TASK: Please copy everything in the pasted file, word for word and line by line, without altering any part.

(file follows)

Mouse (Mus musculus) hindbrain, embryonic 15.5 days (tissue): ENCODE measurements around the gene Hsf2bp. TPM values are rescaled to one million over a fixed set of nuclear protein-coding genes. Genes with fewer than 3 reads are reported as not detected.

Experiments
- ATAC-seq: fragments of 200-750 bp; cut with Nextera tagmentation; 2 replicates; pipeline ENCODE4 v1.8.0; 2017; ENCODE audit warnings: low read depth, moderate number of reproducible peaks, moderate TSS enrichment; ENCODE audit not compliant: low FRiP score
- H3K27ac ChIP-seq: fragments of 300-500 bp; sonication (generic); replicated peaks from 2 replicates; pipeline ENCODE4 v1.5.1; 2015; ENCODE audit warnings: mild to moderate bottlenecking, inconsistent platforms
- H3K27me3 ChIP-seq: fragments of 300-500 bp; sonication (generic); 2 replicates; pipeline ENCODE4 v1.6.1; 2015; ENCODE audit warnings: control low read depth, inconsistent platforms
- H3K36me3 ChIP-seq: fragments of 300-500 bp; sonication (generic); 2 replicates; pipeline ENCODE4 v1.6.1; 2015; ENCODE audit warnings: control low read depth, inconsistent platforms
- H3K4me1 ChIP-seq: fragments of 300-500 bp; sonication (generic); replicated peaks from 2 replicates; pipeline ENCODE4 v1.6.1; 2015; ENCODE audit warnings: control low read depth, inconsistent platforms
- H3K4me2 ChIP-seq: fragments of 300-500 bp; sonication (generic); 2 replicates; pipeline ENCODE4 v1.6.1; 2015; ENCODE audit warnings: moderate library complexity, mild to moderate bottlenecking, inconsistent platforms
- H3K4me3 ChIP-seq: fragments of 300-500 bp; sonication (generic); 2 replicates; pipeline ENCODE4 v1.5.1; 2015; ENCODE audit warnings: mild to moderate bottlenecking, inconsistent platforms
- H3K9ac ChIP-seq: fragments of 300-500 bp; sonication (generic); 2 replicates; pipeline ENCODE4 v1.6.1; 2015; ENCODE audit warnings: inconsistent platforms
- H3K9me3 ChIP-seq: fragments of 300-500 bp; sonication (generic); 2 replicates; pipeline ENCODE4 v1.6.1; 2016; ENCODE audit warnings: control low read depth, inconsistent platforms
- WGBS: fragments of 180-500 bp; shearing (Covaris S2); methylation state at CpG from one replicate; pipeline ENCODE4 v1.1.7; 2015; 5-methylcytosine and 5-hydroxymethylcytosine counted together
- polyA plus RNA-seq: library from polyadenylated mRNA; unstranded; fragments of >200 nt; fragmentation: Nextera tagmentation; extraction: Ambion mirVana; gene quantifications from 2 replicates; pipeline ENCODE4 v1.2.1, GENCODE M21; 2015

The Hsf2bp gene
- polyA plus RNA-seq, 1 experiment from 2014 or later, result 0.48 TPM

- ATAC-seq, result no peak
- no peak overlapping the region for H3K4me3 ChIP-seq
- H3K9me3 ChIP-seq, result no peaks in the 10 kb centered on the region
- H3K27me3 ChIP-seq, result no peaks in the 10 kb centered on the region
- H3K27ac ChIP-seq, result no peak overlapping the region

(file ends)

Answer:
Mouse (Mus musculus) hindbrain, embryonic 15.5 days (tissue): ENCODE measurements around the gene Hsf2bp. TPM values are rescaled to one million over a fixed set of nuclear protein-coding genes. Genes with fewer than 3 reads are reported as not detected.

Experiments
- ATAC-seq: fragments of 200-750 bp; cut with Nextera tagmentation; 2 replicates; pipeline ENCODE4 v1.8.0; 2017; ENCODE audit warnings: low read depth, moderate number of reproducible peaks, moderate TSS enrichment; ENCODE audit not compliant: low FRiP score
- H3K27ac ChIP-seq: fragments of 300-500 bp; sonication (generic); replicated peaks from 2 replicates; pipeline ENCODE4 v1.5.1; 2015; ENCODE audit warnings: mild to moderate bottlenecking, inconsistent platforms
- H3K27me3 ChIP-seq: fragments of 300-500 bp; sonication (generic); 2 replicates; pipeline ENCODE4 v1.6.1; 2015; ENCODE audit warnings: control low read depth, inconsistent platforms
- H3K36me3 ChIP-seq: fragments of 300-500 bp; sonication (generic); 2 replicates; pipeline ENCODE4 v1.6.1; 2015; ENCODE audit warnings: control low read depth, inconsistent platforms
- H3K4me1 ChIP-seq: fragments of 300-500 bp; sonication (generic); replicated peaks from 2 replicates; pipeline ENCODE4 v1.6.1; 2015; ENCODE audit warnings: control low read depth, inconsistent platforms
- H3K4me2 ChIP-seq: fragments of 300-500 bp; sonication (generic); 2 replicates; pipeline ENCODE4 v1.6.1; 2015; ENCODE audit warnings: moderate library complexity, mild to moderate bottlenecking, inconsistent platforms
- H3K4me3 ChIP-seq: fragments of 300-500 bp; sonication (generic); 2 replicates; pipeline ENCODE4 v1.5.1; 2015; ENCODE audit warnings: mild to moderate bottlenecking, inconsistent platforms
- H3K9ac ChIP-seq: fragments of 300-500 bp; sonication (generic); 2 replicates; pipeline ENCODE4 v1.6.1; 2015; ENCODE audit warnings: inconsistent platforms
- H3K9me3 ChIP-seq: fragments of 300-500 bp; sonication (generic); 2 replicates; pipeline ENCODE4 v1.6.1; 2016; ENCODE audit warnings: control low read depth, inconsistent platforms
- WGBS: fragments of 180-500 bp; shearing (Covaris S2); methylation state at CpG from one replicate; pipeline ENCODE4 v1.1.7; 2015; 5-methylcytosine and 5-hydroxymethylcytosine counted together
- polyA plus RNA-seq: library from polyadenylated mRNA; unstranded; fragments of >200 nt; fragmentation: Nextera tagmentation; extraction: Ambion mirVana; gene quantifications from 2 replicates; pipeline ENCODE4 v1.2.1, GENCODE M21; 2015

The Hsf2bp gene
- polyA plus RNA-seq, 1 experiment from 2014 or later, result 0.48 TPM

- ATAC-seq, result no peak
- no peak overlapping the region for H3K4me3 ChIP-seq
- H3K9me3 ChIP-seq, result no peaks in the 10 kb centered on the region
- H3K27me3 ChIP-seq, result no peaks in the 10 kb centered on the region
- H3K27ac ChIP-seq, result no peak overlapping the region